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Eventually after the chaos we get going, with Cal playing the wrong song! He covers this by telling us, “All our songs sound the same!” and as the show progresses, we come to realise he has a point. After each successful song he quizzically asks what is next, before and even after checking his set list.
I guess it’s an attempt at humour which continues as our comedic host tells us of the release of their new album, their third album adding, you might as well only buy one and that might as well be the new one because they all sound the same anyway.
Between the humorous banter, Other Half sound pretty good but I have lost interest. The band do attempt to create some mystery by only identifying themselves with mononyms, that is why we have Cal, Soapy and Alfie! It isn’t quite KISS is it? The Norwich trio play an abrasively catchy brand of indie rock and when and if I see them again, hopefully I will be in a better position to judge.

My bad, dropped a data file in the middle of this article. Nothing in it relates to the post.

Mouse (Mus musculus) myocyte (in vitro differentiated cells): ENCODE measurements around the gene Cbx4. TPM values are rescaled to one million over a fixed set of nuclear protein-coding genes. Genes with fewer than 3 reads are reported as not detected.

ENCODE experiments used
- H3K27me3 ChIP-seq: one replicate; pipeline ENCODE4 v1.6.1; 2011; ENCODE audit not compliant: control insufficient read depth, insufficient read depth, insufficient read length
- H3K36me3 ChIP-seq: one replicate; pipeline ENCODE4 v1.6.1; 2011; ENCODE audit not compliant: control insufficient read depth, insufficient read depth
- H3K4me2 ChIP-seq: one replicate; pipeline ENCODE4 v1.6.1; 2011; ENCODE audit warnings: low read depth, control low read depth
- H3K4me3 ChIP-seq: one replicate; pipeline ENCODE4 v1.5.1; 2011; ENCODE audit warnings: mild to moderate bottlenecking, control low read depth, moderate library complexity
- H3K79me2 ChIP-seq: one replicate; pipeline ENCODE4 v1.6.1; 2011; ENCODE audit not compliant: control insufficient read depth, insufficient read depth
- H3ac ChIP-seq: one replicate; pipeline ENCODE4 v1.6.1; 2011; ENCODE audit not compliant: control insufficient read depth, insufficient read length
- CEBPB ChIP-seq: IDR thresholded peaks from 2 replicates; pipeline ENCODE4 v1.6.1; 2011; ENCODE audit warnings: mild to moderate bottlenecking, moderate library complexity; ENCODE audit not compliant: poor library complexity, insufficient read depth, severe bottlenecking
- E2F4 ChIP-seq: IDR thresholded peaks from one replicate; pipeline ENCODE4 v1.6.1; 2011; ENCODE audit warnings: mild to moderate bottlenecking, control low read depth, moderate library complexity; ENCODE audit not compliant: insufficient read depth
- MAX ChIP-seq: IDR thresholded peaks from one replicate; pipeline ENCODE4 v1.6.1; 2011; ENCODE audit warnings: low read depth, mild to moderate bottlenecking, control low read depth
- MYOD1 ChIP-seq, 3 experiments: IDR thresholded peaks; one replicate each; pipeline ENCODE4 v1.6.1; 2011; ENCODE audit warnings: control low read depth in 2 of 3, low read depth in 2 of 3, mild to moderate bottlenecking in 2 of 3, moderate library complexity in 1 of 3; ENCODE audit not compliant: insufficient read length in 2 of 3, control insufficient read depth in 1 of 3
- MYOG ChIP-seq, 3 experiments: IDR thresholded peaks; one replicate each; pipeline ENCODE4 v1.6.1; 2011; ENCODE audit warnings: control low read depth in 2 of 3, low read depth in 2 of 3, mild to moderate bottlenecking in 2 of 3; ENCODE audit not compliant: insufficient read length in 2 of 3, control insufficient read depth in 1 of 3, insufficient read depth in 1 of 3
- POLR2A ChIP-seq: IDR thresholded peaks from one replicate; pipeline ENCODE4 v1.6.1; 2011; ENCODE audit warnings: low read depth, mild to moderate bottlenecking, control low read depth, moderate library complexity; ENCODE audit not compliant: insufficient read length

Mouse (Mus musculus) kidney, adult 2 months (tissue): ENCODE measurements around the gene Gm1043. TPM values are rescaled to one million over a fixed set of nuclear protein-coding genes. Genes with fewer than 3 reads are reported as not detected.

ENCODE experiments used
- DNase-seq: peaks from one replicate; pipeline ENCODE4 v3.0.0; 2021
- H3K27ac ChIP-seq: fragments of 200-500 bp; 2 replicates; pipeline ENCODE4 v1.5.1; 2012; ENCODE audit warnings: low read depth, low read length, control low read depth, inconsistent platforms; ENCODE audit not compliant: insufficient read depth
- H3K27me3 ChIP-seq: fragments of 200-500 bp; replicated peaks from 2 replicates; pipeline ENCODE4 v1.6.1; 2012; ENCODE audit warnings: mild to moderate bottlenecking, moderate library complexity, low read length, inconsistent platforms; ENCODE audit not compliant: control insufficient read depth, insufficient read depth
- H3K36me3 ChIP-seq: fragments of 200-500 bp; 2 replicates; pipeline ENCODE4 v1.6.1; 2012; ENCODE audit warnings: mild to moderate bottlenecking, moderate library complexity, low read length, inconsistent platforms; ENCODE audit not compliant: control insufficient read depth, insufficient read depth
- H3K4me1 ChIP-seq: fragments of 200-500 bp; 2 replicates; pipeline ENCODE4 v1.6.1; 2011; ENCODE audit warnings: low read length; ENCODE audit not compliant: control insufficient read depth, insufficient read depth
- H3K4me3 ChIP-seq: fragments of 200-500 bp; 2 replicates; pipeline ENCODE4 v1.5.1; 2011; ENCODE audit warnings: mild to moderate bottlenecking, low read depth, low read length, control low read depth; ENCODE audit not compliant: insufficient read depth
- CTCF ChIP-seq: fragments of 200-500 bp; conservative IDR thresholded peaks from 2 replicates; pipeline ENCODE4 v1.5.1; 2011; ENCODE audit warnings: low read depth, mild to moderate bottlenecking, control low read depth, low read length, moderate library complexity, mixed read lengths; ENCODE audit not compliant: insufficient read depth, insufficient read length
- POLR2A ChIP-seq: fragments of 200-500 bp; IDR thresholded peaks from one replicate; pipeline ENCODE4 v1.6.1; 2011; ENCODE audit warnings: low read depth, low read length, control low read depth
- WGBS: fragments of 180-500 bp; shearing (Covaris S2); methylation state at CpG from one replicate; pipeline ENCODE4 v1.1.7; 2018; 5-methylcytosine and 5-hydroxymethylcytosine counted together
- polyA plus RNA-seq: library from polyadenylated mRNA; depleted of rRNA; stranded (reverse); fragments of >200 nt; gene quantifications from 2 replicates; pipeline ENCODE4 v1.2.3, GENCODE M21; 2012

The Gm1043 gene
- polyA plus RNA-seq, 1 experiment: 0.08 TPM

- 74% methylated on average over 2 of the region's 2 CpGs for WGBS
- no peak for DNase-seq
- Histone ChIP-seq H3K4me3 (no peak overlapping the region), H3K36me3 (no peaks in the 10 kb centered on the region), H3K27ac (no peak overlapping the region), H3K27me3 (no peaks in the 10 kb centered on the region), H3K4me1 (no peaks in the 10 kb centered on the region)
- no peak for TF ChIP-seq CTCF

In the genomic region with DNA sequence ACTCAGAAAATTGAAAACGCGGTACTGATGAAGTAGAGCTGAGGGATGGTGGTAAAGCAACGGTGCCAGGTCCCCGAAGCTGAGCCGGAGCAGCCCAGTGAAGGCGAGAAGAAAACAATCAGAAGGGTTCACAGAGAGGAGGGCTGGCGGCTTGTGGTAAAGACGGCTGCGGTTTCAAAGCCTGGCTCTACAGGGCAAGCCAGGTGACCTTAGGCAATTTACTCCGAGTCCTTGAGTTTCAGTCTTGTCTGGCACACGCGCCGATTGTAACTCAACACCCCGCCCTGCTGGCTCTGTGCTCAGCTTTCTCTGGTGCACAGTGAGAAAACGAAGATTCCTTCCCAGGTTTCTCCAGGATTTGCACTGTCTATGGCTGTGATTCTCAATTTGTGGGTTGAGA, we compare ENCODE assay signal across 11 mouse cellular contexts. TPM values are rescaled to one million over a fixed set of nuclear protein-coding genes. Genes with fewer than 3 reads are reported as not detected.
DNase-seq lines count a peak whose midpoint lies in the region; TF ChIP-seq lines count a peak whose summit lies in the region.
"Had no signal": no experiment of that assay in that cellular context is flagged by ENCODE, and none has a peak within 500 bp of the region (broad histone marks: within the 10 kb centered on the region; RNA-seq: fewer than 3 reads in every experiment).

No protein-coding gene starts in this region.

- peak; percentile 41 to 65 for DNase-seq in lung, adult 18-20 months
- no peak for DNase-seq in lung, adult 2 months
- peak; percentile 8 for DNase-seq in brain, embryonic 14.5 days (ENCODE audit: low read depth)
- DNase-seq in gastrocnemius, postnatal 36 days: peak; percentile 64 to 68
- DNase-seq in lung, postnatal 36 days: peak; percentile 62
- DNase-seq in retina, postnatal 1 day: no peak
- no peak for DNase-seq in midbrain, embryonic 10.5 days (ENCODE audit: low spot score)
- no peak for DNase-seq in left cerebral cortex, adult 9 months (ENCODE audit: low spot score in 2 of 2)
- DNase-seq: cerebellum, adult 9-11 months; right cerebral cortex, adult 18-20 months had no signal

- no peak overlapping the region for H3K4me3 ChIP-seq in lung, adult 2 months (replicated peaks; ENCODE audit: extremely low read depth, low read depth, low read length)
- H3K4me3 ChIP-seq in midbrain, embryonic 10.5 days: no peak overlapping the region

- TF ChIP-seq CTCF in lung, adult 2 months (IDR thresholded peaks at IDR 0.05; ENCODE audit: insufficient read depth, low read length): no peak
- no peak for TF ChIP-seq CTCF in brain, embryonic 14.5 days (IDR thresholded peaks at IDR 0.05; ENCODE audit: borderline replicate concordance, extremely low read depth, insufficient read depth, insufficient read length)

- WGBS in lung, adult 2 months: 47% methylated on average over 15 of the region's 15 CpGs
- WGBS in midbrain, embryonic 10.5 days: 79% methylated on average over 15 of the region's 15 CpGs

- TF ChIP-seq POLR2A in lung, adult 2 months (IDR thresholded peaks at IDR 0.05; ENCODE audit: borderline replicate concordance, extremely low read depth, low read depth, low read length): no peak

Jane: This is so funny Paul and so true. You couldn’t write it! If the band ever give up the day jobs, they most certainly should go into stand up! However, even though their songs have a similarity they are short and quirky with a big impact and I enjoy them as do a small group at the front who literally launch themselves into mosh pitting, including Seymour who loves it so much he grants them a bit longer. Ten out of ten for perseverance.
Paul: The night concluded with Final Transmission being the undoubted champions for us.
Review By Paul Mace & Jane Mace
Photographs By Paul Mace